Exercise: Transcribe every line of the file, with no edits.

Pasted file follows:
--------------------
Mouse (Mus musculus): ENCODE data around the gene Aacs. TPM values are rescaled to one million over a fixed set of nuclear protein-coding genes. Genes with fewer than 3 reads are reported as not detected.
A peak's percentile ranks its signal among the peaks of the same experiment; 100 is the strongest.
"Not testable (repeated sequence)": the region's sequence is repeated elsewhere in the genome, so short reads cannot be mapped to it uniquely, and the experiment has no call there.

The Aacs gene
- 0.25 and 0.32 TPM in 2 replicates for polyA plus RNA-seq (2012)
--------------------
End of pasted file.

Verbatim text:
Mouse (Mus musculus): ENCODE data around the gene Aacs. TPM values are rescaled to one million over a fixed set of nuclear protein-coding genes. Genes with fewer than 3 reads are reported as not detected.
A peak's percentile ranks its signal among the peaks of the same experiment; 100 is the strongest.
"Not testable (repeated sequence)": the region's sequence is repeated elsewhere in the genome, so short reads cannot be mapped to it uniquely, and the experiment has no call there.

The Aacs gene
- 0.25 and 0.32 TPM in 2 replicates for polyA plus RNA-seq (2012)